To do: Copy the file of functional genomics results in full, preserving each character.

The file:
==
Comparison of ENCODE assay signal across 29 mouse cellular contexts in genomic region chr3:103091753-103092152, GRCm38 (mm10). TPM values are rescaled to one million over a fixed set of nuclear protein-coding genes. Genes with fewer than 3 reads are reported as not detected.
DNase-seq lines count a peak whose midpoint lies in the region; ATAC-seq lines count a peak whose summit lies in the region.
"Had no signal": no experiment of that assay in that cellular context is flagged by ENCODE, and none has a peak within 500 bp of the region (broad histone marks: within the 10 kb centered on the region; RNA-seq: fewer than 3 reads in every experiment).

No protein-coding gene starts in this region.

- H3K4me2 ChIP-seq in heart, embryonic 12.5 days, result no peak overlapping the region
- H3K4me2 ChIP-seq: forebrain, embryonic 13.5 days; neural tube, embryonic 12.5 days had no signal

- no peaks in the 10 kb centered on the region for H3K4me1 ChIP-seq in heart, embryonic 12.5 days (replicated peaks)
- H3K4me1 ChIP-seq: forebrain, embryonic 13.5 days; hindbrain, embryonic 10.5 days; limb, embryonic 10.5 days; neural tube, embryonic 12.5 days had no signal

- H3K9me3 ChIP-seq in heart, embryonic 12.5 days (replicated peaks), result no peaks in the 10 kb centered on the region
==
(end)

Comparison of ENCODE assay signal across 29 mouse cellular contexts in genomic region chr3:103091753-103092152, GRCm38 (mm10). TPM values are rescaled to one million over a fixed set of nuclear protein-coding genes. Genes with fewer than 3 reads are reported as not detected.
DNase-seq lines count a peak whose midpoint lies in the region; ATAC-seq lines count a peak whose summit lies in the region.
"Had no signal": no experiment of that assay in that cellular context is flagged by ENCODE, and none has a peak within 500 bp of the region (broad histone marks: within the 10 kb centered on the region; RNA-seq: fewer than 3 reads in every experiment).

No protein-coding gene starts in this region.

- H3K4me2 ChIP-seq in heart, embryonic 12.5 days, result no peak overlapping the region
- H3K4me2 ChIP-seq: forebrain, embryonic 13.5 days; neural tube, embryonic 12.5 days had no signal

- no peaks in the 10 kb centered on the region for H3K4me1 ChIP-seq in heart, embryonic 12.5 days (replicated peaks)
- H3K4me1 ChIP-seq: forebrain, embryonic 13.5 days; hindbrain, embryonic 10.5 days; limb, embryonic 10.5 days; neural tube, embryonic 12.5 days had no signal

- H3K9me3 ChIP-seq in heart, embryonic 12.5 days (replicated peaks), result no peaks in the 10 kb centered on the region